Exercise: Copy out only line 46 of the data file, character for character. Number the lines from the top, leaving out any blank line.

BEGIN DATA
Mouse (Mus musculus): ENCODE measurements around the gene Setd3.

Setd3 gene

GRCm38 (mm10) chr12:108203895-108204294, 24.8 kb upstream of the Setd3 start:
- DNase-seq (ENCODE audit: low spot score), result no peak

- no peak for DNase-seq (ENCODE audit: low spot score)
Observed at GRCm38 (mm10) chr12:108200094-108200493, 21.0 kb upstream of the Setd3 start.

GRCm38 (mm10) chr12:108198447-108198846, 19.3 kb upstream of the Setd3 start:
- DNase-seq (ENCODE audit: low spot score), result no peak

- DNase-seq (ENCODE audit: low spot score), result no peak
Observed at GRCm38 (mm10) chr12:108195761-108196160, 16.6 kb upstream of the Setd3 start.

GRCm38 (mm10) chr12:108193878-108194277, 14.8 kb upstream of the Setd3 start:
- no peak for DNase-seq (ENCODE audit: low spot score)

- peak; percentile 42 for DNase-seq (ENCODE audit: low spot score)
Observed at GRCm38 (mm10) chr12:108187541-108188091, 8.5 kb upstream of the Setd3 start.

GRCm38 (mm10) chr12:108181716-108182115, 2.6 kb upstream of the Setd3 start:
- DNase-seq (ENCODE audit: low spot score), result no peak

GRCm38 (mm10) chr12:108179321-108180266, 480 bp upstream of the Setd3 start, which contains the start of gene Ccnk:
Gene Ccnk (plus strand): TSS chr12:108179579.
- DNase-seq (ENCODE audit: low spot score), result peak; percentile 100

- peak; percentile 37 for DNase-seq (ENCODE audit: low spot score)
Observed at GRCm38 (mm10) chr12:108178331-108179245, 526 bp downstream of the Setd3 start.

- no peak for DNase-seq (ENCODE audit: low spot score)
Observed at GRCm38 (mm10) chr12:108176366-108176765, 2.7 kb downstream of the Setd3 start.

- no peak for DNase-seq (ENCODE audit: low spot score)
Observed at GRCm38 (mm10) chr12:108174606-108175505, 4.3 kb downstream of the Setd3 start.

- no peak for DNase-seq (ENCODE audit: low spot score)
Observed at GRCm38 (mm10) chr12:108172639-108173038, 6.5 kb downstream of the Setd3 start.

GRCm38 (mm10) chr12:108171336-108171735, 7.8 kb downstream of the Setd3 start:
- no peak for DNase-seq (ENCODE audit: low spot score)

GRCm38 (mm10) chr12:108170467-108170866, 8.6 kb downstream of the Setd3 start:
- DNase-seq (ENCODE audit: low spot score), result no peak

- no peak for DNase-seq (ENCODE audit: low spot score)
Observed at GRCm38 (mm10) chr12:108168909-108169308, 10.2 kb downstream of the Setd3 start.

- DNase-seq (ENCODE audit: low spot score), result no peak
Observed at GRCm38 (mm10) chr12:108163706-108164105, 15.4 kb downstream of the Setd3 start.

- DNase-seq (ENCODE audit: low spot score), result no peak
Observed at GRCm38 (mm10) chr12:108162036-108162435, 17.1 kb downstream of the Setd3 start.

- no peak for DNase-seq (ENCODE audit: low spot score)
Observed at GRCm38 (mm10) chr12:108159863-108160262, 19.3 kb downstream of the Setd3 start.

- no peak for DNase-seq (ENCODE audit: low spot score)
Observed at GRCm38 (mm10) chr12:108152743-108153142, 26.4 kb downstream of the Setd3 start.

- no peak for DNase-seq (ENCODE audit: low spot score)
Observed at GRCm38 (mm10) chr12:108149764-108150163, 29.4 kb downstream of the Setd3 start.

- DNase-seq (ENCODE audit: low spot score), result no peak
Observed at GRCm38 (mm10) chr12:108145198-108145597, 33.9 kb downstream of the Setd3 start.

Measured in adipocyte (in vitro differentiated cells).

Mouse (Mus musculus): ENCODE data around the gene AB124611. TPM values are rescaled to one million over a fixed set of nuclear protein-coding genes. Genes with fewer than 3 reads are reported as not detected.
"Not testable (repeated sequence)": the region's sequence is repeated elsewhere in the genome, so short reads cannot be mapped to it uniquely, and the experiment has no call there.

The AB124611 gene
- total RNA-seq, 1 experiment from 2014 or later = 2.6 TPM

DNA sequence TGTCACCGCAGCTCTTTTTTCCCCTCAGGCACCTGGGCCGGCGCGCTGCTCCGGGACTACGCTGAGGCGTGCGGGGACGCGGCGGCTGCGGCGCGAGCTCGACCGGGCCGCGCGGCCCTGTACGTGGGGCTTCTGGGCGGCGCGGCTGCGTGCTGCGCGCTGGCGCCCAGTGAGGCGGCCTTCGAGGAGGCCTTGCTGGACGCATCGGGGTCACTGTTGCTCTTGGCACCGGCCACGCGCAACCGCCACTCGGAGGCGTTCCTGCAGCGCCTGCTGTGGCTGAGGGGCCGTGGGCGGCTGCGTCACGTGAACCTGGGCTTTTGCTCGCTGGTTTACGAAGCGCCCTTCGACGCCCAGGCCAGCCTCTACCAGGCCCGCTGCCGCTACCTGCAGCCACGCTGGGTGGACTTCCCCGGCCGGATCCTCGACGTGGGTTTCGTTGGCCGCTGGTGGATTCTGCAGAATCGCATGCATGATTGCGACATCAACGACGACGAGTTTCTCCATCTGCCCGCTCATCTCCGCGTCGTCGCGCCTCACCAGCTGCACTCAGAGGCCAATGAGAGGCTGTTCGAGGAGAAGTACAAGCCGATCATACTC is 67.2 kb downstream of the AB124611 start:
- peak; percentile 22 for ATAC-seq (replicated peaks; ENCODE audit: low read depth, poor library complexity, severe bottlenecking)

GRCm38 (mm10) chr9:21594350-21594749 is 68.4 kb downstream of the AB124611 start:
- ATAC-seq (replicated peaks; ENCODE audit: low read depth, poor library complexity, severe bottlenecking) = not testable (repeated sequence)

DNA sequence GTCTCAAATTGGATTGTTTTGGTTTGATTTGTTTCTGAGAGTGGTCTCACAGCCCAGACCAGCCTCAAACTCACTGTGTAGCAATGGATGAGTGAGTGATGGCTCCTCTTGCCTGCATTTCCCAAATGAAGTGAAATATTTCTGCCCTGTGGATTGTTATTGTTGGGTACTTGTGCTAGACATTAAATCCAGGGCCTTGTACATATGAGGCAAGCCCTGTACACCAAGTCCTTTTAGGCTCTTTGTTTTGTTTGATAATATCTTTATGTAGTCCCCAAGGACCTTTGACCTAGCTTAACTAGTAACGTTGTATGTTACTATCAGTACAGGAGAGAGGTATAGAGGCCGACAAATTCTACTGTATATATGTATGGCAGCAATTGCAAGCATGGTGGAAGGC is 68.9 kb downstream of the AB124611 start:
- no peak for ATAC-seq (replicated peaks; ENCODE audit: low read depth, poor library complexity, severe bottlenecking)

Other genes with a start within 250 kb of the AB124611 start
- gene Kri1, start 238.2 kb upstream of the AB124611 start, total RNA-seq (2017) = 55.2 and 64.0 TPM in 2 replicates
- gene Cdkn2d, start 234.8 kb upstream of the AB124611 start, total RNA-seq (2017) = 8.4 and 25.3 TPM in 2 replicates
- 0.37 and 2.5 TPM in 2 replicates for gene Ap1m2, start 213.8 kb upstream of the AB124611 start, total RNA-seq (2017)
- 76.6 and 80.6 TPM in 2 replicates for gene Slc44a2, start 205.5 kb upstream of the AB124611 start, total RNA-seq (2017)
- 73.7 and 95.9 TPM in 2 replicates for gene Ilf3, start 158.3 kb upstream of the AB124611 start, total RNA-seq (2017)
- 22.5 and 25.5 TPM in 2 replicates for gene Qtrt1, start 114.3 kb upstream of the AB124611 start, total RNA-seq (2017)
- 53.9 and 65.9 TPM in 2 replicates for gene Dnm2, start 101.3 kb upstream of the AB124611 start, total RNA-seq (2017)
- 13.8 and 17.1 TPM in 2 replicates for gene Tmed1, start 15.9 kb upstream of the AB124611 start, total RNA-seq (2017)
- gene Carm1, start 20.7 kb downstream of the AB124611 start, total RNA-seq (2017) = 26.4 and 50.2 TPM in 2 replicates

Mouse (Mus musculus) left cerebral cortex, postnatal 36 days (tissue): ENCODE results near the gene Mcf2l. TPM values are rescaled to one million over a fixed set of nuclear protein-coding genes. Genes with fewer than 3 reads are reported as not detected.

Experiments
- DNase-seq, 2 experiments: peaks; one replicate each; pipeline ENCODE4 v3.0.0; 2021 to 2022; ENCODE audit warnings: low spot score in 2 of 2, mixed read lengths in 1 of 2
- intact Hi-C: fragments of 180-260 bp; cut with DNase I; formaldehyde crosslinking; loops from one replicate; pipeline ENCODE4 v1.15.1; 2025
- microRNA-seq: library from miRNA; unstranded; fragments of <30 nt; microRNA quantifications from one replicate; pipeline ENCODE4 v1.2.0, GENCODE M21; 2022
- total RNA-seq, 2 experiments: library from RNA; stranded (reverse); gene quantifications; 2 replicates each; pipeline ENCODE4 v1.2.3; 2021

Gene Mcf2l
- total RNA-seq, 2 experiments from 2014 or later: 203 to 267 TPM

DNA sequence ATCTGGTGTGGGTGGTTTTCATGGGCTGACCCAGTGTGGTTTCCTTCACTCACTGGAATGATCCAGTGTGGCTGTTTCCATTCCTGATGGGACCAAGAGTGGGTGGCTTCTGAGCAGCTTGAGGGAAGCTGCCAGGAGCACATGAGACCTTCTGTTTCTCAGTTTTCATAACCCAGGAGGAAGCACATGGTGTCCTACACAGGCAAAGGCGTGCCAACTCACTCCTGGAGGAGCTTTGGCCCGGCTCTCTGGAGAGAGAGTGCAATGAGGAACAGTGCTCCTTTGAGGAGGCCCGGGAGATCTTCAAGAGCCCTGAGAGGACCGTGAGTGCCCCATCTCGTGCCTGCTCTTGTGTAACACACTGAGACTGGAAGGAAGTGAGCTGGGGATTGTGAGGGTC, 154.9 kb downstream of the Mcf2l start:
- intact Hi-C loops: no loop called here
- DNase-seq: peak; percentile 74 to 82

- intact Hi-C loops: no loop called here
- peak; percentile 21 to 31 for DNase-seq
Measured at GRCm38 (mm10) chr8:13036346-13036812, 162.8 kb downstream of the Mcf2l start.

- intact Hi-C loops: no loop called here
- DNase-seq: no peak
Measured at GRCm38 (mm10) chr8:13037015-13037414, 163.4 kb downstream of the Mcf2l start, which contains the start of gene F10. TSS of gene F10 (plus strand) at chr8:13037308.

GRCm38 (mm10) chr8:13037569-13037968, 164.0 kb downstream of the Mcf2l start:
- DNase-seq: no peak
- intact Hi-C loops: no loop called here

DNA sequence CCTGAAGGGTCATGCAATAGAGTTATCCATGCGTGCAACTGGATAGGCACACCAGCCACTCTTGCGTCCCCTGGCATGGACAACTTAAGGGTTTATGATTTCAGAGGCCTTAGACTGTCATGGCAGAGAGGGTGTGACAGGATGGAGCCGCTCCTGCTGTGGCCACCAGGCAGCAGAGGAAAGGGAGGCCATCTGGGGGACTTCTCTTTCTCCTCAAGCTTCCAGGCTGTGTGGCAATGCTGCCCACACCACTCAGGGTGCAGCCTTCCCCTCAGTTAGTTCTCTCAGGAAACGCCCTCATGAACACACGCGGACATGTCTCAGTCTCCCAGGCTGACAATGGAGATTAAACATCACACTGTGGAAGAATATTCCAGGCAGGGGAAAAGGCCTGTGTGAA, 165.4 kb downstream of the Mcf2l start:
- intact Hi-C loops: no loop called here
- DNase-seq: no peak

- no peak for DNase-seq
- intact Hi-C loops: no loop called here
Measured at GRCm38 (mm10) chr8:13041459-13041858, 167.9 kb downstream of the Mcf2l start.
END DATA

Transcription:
Measured in adipocyte (in vitro differentiated cells).